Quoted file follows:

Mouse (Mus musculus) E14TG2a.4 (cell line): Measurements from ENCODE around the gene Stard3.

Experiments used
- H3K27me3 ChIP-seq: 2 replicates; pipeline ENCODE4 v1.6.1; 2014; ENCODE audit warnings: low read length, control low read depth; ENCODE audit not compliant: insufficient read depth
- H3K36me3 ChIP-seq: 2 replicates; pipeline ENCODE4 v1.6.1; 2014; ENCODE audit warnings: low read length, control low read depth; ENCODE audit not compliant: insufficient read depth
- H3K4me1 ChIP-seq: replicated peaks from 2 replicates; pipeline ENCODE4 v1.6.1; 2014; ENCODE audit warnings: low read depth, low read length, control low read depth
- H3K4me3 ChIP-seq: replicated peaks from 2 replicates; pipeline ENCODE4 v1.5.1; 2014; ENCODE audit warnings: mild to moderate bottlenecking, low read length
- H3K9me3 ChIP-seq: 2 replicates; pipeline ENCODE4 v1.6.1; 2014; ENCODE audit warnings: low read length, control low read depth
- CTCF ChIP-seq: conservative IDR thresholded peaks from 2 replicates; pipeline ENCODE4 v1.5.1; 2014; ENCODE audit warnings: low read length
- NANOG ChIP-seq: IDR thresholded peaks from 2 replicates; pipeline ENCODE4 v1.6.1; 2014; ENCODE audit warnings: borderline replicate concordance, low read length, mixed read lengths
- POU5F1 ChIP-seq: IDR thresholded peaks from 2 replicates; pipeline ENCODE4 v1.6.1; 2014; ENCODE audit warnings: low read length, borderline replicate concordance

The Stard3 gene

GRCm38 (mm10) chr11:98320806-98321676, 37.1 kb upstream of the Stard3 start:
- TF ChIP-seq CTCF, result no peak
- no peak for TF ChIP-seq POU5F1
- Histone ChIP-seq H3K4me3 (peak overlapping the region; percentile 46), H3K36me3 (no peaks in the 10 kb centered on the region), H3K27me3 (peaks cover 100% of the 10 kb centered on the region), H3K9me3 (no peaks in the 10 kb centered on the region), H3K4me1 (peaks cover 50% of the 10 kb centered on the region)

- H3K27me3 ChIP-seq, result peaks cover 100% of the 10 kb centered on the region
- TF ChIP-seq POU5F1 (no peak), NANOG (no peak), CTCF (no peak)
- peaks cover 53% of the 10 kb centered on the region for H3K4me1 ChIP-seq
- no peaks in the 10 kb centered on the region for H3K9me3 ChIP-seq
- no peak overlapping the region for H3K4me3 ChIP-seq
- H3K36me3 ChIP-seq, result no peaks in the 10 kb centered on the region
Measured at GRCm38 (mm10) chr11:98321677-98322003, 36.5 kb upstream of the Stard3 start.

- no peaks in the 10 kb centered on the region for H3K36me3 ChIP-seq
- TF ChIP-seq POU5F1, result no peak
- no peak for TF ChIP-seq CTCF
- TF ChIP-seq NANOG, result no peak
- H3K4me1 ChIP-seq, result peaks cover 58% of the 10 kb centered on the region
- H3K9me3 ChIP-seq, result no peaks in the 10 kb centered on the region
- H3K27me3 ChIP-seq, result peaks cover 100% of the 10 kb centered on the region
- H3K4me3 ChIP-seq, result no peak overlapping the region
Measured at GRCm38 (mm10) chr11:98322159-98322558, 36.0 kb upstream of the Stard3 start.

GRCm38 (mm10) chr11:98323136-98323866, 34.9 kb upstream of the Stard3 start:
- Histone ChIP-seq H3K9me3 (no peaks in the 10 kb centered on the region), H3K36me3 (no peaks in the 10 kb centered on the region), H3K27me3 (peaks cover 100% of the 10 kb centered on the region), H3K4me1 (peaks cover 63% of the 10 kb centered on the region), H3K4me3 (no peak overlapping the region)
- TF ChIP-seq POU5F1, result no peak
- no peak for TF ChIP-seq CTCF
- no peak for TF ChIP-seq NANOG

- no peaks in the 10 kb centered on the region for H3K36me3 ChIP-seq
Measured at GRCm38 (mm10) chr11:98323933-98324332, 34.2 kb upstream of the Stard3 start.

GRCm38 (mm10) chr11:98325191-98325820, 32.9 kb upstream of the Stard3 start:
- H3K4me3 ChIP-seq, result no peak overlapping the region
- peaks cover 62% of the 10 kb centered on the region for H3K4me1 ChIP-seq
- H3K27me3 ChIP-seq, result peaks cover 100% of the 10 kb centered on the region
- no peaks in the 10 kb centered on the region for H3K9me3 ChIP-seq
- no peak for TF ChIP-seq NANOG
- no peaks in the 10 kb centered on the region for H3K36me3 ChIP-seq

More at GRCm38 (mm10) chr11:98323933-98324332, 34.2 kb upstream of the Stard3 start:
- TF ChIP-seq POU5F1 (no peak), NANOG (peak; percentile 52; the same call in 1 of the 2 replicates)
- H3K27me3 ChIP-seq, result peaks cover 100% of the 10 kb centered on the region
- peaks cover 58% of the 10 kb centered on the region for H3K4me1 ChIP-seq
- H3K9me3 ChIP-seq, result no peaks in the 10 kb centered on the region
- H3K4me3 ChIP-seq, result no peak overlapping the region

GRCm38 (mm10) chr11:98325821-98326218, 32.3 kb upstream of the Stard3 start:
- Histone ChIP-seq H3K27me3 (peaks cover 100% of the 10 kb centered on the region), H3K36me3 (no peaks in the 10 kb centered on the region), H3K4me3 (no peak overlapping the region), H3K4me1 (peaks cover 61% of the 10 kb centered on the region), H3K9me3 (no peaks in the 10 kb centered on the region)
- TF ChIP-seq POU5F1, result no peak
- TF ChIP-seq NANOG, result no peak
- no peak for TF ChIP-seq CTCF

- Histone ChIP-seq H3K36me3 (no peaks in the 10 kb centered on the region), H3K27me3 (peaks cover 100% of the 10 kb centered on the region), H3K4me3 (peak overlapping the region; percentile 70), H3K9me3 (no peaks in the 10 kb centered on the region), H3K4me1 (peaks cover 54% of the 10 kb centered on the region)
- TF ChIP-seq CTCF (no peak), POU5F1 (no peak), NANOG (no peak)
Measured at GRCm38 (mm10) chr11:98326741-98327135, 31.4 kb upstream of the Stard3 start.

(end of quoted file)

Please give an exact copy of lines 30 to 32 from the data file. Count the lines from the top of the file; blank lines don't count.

- H3K4me3 ChIP-seq, result no peak overlapping the region
Measured at GRCm38 (mm10) chr11:98322159-98322558, 36.0 kb upstream of the Stard3 start.

GRCm38 (mm10) chr11:98323136-98323866, 34.9 kb upstream of the Stard3 start: